The towns of the English Riviera are cradled by our east facing natural harbour - Tor Bay.
The Bay has been inhabited since Palaeolithic times and the lives of residents and visitors are dominated by their relationship with the sea - whether that be as a source of food, employment or leisure activity. The sheltered natural harbours led to the growth of what, at one point, became the UK’s largest fishing port.
The early settlement’s economy was based around fishing and agriculture; from the early 19th Century it began to develop as a fashionable seaside resort. To this day thousands of visitors come annually to holiday in the mild climate, explore the sandy beaches, swim and explore the beautiful Bay which is now designated by UNESCO as the English Riviera Global Geopark in recognition of its importance in telling part of the story of the formation of our planet.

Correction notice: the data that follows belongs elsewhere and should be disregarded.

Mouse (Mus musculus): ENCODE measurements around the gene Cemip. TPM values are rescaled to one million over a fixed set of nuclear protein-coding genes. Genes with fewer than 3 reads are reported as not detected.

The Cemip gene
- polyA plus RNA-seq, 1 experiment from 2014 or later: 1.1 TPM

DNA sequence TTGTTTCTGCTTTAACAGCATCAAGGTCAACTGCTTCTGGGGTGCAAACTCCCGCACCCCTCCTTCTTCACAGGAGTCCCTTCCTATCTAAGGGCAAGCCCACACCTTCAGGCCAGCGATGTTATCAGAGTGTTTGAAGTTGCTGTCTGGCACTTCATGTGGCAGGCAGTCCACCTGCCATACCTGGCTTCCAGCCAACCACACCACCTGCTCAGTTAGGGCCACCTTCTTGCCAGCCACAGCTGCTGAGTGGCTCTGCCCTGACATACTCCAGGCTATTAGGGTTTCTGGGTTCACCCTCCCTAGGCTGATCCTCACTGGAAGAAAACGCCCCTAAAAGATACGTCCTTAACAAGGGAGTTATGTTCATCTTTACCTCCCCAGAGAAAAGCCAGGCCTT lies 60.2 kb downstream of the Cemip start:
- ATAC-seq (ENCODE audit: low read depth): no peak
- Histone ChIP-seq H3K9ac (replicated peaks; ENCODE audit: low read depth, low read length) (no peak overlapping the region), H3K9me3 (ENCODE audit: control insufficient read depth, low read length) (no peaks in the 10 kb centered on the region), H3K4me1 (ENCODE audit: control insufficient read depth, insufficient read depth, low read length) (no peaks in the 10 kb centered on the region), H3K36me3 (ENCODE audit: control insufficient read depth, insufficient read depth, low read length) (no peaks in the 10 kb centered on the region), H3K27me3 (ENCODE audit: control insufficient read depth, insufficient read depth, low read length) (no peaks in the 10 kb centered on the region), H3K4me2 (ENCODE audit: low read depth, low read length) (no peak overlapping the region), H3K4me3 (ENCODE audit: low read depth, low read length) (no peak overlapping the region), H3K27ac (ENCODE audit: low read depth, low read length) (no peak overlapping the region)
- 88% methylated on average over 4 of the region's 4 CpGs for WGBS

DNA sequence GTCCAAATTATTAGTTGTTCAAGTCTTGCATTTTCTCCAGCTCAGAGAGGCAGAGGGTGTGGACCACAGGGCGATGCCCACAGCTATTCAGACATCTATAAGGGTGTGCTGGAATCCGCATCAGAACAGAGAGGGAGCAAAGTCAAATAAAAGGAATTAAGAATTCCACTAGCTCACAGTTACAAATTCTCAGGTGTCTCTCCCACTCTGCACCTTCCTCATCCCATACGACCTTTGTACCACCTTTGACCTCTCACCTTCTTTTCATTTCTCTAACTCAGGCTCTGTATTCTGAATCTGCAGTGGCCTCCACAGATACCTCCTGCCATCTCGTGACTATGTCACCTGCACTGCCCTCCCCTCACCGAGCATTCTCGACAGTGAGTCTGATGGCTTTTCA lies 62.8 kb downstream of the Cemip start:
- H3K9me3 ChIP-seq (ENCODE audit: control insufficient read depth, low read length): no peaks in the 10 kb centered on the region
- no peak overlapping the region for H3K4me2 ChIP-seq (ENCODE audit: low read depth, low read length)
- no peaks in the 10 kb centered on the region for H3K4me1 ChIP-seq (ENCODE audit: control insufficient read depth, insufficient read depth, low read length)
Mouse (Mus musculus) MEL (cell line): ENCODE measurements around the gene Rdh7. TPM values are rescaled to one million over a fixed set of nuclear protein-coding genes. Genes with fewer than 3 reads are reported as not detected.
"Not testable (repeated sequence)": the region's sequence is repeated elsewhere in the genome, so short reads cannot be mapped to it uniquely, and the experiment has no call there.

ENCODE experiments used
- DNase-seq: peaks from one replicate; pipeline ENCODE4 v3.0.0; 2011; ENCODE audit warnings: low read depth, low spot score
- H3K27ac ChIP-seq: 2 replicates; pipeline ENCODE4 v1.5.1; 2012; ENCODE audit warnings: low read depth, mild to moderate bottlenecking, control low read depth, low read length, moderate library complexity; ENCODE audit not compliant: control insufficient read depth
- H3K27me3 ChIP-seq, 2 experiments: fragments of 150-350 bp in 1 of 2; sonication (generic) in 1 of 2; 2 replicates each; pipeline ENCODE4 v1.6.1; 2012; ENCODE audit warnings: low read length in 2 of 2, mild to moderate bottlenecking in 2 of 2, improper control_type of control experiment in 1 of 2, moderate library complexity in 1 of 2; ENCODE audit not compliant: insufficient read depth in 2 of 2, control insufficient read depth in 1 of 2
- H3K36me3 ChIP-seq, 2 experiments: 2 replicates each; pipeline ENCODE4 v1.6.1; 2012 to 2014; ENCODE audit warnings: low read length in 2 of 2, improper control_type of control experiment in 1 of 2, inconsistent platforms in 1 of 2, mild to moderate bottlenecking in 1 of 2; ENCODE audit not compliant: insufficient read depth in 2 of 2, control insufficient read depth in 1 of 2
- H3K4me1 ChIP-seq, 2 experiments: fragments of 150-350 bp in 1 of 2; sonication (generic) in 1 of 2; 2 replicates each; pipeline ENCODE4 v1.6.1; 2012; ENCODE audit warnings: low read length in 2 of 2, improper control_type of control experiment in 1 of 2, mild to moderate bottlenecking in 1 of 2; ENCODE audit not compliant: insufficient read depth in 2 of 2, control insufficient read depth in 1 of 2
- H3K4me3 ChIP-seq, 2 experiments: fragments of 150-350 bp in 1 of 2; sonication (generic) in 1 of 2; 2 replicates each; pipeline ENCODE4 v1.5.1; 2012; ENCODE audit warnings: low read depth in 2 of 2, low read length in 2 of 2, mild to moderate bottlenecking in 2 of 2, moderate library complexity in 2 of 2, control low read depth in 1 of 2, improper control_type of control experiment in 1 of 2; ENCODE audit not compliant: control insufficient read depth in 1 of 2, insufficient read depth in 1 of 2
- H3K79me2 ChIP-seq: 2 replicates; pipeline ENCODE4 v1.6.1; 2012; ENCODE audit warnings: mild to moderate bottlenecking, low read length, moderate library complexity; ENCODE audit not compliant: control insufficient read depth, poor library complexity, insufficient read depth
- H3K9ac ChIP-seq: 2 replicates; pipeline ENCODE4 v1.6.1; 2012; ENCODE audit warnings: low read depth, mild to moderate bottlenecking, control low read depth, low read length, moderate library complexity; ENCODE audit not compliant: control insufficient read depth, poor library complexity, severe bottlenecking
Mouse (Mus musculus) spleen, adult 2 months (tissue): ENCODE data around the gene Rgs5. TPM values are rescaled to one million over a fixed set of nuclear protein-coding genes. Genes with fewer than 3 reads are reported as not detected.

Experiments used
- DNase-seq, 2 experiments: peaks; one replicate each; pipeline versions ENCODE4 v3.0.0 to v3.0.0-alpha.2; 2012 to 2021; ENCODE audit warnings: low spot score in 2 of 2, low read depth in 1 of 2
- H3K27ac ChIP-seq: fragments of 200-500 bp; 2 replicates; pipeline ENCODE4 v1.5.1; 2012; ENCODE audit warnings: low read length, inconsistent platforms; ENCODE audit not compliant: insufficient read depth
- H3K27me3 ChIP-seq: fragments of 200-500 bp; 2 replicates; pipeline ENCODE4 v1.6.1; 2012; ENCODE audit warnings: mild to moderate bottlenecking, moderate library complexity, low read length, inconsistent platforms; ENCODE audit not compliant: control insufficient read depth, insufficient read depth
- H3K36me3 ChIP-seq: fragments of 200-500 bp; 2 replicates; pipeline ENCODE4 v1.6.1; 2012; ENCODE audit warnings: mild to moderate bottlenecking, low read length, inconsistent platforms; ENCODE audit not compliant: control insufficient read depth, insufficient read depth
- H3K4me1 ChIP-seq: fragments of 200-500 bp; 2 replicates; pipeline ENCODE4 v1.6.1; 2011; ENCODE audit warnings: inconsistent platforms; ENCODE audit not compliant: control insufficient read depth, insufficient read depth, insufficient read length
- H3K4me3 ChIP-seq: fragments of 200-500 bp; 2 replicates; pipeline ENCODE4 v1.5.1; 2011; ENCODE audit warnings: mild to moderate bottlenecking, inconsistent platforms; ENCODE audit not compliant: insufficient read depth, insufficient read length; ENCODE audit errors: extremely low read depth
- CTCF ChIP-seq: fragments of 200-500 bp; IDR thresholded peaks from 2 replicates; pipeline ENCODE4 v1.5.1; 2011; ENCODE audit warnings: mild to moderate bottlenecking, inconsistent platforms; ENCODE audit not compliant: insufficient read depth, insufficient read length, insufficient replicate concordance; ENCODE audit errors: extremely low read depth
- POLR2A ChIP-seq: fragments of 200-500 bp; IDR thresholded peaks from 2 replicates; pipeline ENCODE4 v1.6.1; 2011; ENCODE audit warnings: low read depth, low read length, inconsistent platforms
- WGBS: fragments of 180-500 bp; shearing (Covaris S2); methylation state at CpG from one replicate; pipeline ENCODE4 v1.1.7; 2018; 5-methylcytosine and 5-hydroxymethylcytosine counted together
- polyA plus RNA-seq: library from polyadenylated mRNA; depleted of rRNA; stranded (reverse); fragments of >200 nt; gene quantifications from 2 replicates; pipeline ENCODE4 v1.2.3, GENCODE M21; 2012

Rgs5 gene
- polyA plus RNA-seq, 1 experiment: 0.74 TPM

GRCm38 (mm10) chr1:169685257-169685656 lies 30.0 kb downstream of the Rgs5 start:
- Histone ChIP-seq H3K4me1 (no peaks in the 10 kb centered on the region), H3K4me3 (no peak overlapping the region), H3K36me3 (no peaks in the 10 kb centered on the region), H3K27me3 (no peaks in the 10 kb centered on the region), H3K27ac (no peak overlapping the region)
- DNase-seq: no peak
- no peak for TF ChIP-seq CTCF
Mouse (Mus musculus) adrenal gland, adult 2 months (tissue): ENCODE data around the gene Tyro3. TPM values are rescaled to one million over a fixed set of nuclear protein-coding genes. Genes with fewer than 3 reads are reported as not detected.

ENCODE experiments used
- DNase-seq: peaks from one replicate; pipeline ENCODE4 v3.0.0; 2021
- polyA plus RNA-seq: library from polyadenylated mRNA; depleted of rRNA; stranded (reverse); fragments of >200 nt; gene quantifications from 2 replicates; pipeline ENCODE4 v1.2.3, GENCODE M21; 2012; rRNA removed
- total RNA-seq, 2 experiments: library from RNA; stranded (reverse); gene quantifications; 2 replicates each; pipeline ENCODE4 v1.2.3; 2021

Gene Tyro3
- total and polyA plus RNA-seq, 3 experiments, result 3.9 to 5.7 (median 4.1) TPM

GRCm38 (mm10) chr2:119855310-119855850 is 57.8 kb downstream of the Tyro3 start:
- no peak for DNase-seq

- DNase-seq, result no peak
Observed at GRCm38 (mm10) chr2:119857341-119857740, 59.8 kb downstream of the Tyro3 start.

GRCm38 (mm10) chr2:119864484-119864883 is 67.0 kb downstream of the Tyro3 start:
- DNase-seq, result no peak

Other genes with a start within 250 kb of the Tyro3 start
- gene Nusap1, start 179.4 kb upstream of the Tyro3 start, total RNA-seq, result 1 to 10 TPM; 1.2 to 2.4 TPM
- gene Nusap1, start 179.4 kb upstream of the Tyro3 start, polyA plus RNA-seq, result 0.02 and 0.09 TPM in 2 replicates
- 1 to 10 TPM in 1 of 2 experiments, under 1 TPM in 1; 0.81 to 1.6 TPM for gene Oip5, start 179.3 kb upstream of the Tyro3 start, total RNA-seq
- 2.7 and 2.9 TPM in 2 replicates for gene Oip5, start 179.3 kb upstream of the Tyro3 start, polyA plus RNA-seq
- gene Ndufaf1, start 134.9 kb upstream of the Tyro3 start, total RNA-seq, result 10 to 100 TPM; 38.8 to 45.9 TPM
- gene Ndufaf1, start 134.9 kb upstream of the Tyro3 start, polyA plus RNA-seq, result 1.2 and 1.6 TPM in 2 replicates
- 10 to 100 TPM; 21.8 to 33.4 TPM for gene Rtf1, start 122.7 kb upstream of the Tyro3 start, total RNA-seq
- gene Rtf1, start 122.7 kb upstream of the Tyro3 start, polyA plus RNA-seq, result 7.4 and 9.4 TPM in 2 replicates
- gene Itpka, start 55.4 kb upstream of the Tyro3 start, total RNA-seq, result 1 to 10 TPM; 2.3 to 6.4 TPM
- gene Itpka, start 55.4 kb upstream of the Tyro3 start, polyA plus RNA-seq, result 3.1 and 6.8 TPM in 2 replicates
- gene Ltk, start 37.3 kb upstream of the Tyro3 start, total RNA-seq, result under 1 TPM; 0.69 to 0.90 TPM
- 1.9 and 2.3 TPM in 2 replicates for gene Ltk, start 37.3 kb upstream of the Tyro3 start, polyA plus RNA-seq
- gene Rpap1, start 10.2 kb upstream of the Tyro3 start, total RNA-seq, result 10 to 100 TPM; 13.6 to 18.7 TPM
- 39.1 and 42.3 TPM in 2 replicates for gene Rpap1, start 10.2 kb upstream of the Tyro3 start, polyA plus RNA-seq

The sheltered nature of the Bay has made it a safe haven for ships and boats for many centuries, from the Royal Navy during Napoleonic Wars through to more recent day, oil tankers on their way to Rotterdam.
The beauty and conditions in the Bay led to it being chosen to host the sailing events at the 1948 Olympics. These days the tradition of the Bay being used a venue for sailing and power boat races continues, with over 50 sea based events in the Bay each year and the summer season when the horizon is filled with colourful sails.
We hope you enjoy this exhibition of works and artefacts that help celebrate the rich maritime heritage of the Bay.